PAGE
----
Twenty-nine years ago, my family and I immigrated to the United States with $400 to our name. We were fleeing the end of the Iran-Iraq War of the 1980s and returning to the country where my parents were educated.
We knew America to be grounded in decency and opportunity. We claimed that here. My older brother became a contractor for a nuclear submarine company, me an advocate for students with disabilities in K-12 education.
This was what was so heartbreaking when, just over 29 days ago, I did a border immersion experience in El Paso. I met children and families who had made the near ultimate sacrifice and were treated in the most inhumane way imaginable. These were no more criminals than my own family was 29 years ago, or your parents, grandparents or great-grandparents were. They were escaping from criminal factions and gangs in countries like Honduras, Guatemala and El Salvador.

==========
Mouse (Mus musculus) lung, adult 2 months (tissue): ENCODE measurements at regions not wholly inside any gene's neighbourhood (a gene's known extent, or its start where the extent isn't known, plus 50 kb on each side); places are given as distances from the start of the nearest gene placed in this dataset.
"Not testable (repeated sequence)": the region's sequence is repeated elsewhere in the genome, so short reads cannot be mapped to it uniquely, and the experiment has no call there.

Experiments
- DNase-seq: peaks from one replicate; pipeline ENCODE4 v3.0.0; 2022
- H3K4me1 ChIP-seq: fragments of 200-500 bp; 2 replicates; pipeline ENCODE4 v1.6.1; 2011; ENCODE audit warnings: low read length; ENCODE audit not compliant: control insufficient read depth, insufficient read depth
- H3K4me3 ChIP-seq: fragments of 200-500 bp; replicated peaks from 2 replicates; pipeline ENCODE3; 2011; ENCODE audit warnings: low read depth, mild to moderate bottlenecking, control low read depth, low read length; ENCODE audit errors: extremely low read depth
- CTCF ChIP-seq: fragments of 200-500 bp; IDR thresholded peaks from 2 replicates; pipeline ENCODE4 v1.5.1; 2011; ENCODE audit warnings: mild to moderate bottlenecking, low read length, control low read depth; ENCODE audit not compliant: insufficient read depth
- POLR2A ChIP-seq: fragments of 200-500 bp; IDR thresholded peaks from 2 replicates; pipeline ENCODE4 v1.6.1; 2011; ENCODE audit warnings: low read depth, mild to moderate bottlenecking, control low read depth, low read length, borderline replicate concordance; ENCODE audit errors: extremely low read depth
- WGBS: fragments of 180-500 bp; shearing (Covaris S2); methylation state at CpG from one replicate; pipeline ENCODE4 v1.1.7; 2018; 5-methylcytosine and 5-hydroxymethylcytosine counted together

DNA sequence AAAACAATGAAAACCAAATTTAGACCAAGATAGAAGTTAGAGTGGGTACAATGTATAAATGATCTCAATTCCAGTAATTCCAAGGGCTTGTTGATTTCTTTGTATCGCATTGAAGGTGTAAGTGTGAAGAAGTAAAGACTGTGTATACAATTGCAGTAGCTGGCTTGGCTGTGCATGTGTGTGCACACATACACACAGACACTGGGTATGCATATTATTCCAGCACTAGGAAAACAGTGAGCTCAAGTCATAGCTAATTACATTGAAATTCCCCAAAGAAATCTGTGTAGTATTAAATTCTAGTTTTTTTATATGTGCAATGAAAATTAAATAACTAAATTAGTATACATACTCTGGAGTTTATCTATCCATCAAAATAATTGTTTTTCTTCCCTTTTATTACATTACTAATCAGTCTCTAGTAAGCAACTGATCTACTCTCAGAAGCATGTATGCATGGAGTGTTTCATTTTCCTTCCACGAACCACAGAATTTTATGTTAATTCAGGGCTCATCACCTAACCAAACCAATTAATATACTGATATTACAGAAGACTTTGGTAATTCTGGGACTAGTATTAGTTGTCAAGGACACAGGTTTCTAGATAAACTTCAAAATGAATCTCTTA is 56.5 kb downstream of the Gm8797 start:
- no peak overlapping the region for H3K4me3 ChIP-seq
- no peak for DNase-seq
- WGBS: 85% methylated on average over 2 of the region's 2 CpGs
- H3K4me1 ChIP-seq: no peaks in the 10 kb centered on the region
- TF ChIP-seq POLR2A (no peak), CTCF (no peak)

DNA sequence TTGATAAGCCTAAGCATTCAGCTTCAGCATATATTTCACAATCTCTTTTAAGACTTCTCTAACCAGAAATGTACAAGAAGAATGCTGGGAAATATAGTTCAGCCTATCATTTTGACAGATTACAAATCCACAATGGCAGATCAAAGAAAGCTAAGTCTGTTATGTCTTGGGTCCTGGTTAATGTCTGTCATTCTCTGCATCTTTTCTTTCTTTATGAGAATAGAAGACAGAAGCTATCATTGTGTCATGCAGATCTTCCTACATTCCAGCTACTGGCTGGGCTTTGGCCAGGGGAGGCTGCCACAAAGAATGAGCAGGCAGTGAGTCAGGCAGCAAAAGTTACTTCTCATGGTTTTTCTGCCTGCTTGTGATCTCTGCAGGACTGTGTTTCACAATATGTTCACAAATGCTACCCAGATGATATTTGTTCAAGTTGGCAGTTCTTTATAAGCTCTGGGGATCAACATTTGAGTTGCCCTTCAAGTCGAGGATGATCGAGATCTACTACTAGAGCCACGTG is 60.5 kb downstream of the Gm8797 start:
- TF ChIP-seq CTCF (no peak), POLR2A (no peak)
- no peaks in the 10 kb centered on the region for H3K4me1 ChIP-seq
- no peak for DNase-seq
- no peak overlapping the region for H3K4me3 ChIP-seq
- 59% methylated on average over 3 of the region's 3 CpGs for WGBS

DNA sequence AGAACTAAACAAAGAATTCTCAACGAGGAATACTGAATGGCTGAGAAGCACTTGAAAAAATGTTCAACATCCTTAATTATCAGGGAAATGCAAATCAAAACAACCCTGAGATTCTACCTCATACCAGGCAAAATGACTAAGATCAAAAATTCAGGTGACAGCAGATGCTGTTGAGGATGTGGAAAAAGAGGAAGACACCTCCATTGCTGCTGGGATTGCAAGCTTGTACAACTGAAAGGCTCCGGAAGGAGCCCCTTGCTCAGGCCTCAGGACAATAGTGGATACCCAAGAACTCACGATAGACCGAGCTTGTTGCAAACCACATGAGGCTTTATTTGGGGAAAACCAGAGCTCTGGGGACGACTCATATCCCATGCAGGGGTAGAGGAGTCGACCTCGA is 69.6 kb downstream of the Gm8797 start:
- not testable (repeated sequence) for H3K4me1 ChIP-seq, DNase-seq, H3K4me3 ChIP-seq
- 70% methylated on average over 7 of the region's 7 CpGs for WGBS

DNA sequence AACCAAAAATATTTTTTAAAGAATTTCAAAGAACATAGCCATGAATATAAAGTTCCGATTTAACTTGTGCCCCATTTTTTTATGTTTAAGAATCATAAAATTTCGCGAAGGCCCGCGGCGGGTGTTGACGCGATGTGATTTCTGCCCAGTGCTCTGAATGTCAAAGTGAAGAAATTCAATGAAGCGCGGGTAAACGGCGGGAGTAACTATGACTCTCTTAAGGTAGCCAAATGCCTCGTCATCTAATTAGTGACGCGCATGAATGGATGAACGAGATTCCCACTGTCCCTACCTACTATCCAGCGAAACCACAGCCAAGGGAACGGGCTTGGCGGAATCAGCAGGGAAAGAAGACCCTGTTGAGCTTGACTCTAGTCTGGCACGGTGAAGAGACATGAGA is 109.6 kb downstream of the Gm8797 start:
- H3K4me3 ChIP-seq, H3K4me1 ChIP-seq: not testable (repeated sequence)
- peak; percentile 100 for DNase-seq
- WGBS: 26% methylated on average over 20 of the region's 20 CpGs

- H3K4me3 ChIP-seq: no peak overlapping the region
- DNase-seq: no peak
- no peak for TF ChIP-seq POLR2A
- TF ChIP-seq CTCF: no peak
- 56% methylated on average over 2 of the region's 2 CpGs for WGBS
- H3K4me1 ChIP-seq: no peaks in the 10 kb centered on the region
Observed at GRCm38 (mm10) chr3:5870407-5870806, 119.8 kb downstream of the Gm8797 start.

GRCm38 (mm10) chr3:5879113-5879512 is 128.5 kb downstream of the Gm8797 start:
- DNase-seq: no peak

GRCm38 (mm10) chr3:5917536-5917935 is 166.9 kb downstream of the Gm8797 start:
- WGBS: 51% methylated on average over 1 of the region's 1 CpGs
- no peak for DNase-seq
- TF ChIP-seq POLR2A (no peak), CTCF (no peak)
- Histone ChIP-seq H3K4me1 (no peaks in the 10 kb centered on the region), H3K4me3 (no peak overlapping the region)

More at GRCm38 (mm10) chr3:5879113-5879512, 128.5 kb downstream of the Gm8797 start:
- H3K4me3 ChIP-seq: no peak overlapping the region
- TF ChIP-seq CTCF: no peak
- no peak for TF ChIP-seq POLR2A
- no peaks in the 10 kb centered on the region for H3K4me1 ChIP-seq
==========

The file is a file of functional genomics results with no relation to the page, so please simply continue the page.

Yet, unlike my family, these people are demonized as criminals by our commander-in-chief.
I have the distinct pleasure of being represented by Sens. Manchin and Capito, and Rep. McKinley, who know this isn’t right and, occasionally, make half-hearted statements against this administration’s cruelty. An occasional statement is insufficient. Defending our values demands consistent action.
As chairwoman of the Senate Appropriations subcommittee on homeland security, Capito can make a change, and it is time she does so. Only then will we reclaim the Statue of Liberty as our national symbol, rather than some over-priced and cruel border wall.